Alabama Mushroom Society

Citizen Science 
How To Take Scientifically Useful Observations

Current estimates suggest that the total number of fungi species is around 3.8 million. Less than 10%  of those have been identified.₁ Alabama ranks as one of the top US States in biodiversity.₂ Despite this fact, Alabama fungi are underrepresented in online databases. These two facts mean there is a very good chance you are finding fungi that have not been previously described to science!

The Global Red List, which lists threatened and endangered species, only includes 408 of the 3.8 mil total species due to lack of data. For comparison, there are 1756 protected species of the 43,557 total vascular plants.₃ Knowing which mushrooms are where and when is vitally important to being able to study and protect them.


It is citizen scientists like us who are helping gather the data for further study by professional mycologists. Citizen Science just means scientific research done by non-professionals- like you and me!  Mycological research tends to be underfunded, and due to budget cuts, there are fewer university mycologists to do this research than there used to be.  

Are you interested in learning to take high-quality observations of fungi to contribute to the future of mycology? Read through the information below for how to take high quality observations on iNaturlist. Want to do more? 

We have partnered with the John D. Freeman Herbarium at Auburn University to collect, ID and dry fungi to contribute to their collection, where the samples can be studied in the future by mycologists. Learn the proper steps below!

>Be sure your Location Permissions on your phone are ON to document WHERE you found it.

>Images need to be clear, well-lit, in focus and the mushroom needs to be relatively large in the photo so it's detail can be seen clearly.

>No immature, old, or damaged specimens.

>Be sure you get a photo of each criteria as explained below. It often takes several attempts to get adequate lighting and focus. You should end up with a minimum of 4 final photos (#1-4, as #5-7 are not always necessary or possible. 

>Be sure your Location on your phone is ON to document WHERE you found it. You also must grant location permissions in setting for both your camera and the iNaturalist app.

>Images need to be clear, well-lit, in focus, and the mushroom needs to be relatively large in the picture so its details can be seen clearly.

>Color and texture are best documented in natural light.

>No immature, old, or damaged specimens.

>Be sure you get a great photo showing each criteria. There should be a MINIMUM of 5 photos (#1-5 below, as #6-8 are not always necessary or possible) But it often takes several photos to get adequate lighting and focus.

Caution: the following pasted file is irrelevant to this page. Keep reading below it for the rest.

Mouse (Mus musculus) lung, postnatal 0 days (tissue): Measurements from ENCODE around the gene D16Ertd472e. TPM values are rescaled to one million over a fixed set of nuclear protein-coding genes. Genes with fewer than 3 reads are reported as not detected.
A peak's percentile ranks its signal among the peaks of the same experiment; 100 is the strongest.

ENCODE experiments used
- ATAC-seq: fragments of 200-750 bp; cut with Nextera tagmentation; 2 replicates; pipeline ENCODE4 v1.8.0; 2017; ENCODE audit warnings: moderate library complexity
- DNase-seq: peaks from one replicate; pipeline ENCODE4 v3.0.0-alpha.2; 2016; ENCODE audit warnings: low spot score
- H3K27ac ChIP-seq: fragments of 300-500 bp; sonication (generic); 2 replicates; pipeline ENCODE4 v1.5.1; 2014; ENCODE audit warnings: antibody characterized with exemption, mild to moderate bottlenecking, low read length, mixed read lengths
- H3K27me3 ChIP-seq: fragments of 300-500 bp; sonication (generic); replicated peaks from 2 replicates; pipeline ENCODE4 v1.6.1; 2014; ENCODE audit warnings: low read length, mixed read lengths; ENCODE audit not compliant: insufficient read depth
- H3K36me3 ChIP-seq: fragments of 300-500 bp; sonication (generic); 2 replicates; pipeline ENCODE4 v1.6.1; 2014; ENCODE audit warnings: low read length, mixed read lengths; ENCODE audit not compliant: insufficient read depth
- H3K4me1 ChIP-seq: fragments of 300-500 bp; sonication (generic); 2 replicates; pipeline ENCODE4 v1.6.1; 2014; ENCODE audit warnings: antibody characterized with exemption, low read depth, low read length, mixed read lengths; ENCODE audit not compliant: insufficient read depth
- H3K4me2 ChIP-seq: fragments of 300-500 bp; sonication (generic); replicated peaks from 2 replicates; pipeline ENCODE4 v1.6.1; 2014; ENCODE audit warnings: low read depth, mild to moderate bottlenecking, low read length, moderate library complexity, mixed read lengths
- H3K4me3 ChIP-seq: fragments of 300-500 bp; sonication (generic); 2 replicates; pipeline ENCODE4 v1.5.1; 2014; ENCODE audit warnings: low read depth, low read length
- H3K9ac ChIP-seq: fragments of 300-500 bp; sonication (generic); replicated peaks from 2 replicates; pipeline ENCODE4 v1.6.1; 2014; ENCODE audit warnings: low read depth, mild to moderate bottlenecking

Field data sheets are used to:

>Associate photos with collected specimens, for identification and for recording description information.

Improve photo-documentation skills by providing an ever-present checklist in the field of what to pay attention to and photograph.

>Provides a scale to indicate size.

>Associate photos with specimens after drying for vouchering and sequencing.

>Additional notes can be written on the back. Please write the address of where you collected the specimen from on the back.

We can ONLY archive specimens that have the proper information recorded. Much of this information is impossible to determine even a short time later. This is what makes your observations so important!

>Print the field data sheet here 4 to a page in landscape orientation. Set printer settings to "fill"
 AMS Field Data Sheet.png
OR a pad of 50 sheets can be purchased from this website using our project name "Fungi of Alabama FunDiS" and our project number 1145:


Photos That Are ALWAYS Necessary

#1 In Situ

Photo of fungus before you pick it. Show it’s habitat. Note species of tree (conifer or hardwood?) if growing on wood, or take an additional photo of leaves and bark to indicate ID if you don’t know. Take photos of nearby trees if you don't know their names.

#2 Cap 

Close up of the cap.

#3 Stipe

Show the entire stem of the mushroom. Keep your thumb out of the way. When you dig it up, dig deep to get the complete base.

#4 Gills

Close up of the gills. Its important to show how the gills are attached to the stipe and also the presence of any short gills, the edges etc.

#5 Photo with Field Datasheet

Fill out as much of the sheet as possible. Be sure you have AT LEAST written in a temp number, if you don't have the iNaturalist number yet. Set mushroom next to the sheet to show size.

Photos That Are Sometimes Necessary